On a good day, Shakespeare’s company sold 3000 tickets for one show. His plays appealed to all kinds of people. Romance, fight scenes, and bawdy humor worked as well back then as they do now. Admittedly, the double entendre French venereal disease joke doesn’t always slay a modern audience, but the groundlings would have loved it.
During Shakespeare’s time, the groundlings were a great audience for bawdy jokes. A groundling was originally a small fish that lived low in the water with a gaping mouth that could be seen from above. The upturned faces of the audience who stood in the pit of the Globe reminded at least one person, Shakespeare, of the fish. Hamlet used the word to describe them, and it stuck.
Groundlings paid a penny to stand in the pit by the stage. If you paid another penny, you got a seat in the lower galleries that surrounded the yard. Add more pennies and you got a cushion or a better location. The groundlings were working men, tradesmen, servants and apprentices. Accounts written at the time described people who smelled of garlic and beer. The audience could buy oranges, apples and ale while they watched the show. Sometimes the apples flew if the audience was unhappy, but maybe not for Shakespeare’s plays. We hope not. However, Shakespeare’s audiences were involved, and there must have been a different feel to that mass of humanity standing right next to the action.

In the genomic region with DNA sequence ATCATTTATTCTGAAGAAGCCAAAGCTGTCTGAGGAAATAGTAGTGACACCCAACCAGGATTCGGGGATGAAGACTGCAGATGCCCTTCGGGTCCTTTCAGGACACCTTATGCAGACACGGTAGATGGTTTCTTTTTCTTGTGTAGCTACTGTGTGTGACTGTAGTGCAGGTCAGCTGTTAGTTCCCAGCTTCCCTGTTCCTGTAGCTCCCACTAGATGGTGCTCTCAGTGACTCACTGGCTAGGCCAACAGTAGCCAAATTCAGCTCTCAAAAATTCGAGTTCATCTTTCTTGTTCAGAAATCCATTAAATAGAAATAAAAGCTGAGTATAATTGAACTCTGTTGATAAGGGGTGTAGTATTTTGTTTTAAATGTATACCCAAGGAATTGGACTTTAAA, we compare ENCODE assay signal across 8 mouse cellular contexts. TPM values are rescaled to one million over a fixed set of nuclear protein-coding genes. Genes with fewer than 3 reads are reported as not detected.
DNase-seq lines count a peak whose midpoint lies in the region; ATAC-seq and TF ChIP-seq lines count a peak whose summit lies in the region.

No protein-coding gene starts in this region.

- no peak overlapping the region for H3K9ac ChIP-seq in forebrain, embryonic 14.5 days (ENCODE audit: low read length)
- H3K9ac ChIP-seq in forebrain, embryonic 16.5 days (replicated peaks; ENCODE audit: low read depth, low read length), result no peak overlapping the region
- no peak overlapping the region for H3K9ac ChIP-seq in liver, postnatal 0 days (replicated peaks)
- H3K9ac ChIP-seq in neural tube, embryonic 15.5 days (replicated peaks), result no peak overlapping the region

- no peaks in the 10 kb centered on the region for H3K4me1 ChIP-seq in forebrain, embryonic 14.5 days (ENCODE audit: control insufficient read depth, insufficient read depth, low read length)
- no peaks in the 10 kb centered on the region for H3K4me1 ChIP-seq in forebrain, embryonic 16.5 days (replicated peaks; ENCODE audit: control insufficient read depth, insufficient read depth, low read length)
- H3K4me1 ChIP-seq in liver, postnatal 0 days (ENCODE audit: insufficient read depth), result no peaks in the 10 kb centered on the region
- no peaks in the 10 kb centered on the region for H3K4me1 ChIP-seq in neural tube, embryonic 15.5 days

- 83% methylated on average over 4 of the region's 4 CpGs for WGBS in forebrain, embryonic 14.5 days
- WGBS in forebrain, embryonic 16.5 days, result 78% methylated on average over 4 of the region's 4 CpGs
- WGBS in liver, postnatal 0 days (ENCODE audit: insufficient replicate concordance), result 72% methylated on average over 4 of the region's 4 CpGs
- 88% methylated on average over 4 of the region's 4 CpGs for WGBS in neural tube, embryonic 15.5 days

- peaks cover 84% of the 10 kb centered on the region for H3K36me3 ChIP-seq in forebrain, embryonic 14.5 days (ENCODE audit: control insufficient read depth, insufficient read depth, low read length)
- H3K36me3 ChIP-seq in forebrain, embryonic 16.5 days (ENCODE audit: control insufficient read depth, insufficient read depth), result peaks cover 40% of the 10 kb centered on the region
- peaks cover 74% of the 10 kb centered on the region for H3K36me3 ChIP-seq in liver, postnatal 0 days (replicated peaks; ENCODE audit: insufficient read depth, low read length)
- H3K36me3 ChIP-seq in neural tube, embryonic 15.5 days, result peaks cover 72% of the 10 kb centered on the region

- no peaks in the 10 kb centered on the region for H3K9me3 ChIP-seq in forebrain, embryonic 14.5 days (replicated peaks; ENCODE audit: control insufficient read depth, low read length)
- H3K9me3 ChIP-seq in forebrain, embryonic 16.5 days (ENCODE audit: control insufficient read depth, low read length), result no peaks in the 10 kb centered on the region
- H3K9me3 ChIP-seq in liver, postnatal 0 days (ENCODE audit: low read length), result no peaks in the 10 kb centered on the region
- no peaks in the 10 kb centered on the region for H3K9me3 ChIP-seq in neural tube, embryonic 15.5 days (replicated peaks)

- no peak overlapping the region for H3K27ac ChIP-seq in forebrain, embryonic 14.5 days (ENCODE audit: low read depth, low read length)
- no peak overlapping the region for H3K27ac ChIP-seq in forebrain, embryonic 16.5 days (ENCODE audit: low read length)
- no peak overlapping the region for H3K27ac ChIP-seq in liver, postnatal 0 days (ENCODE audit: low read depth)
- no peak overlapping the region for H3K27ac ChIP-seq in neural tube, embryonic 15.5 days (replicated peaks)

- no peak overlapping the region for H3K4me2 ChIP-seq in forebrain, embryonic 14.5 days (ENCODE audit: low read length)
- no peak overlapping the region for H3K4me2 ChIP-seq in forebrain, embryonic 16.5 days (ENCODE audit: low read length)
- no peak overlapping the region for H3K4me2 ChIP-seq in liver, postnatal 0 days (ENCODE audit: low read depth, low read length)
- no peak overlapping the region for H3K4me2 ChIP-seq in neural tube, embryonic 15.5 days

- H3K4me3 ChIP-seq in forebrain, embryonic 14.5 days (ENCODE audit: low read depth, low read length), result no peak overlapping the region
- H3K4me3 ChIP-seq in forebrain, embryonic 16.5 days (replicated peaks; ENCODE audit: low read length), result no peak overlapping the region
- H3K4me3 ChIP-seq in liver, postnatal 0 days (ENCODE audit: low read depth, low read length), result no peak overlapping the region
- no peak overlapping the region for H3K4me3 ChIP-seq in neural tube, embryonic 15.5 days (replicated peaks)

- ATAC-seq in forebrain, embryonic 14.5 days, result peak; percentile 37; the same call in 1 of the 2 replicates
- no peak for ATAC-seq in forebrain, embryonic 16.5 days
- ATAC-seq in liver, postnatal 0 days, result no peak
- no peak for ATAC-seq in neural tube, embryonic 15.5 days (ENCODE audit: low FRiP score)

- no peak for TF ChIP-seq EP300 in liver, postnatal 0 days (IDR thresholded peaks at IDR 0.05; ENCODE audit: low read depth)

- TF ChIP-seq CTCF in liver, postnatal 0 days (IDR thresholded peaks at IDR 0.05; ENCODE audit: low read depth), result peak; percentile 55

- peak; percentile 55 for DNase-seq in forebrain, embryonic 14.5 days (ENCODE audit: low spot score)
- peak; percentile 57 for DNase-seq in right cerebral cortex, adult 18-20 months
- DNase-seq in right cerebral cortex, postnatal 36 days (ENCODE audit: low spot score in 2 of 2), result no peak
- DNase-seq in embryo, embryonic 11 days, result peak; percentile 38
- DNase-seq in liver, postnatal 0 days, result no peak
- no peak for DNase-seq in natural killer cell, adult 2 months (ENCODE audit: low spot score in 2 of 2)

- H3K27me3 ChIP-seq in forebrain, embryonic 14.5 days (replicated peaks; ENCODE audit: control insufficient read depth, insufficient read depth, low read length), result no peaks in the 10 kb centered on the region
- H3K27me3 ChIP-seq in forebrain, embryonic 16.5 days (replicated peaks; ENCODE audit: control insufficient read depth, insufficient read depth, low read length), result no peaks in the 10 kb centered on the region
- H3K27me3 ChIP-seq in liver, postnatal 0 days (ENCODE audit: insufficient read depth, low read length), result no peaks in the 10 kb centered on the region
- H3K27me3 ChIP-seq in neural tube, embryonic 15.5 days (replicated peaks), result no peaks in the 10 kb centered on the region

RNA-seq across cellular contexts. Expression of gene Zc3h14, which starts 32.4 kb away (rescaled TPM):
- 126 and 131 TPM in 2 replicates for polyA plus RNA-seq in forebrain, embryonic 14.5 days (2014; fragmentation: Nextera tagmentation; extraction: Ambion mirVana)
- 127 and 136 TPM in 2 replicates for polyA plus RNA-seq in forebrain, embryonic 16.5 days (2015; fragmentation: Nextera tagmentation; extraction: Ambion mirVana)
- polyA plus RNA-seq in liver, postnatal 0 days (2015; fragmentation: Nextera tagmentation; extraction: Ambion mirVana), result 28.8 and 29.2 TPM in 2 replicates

We hope our audiences won’t throw food at our actors, but we want them to have the intimate feel of a groundling next to the stage. They should cheer for the heroes, boo the villains, laugh with the clowns, and ache for the lovers. It’s how Shakespeare was meant to be watched, at least when he wrote his plays. It’s good to be a groundling.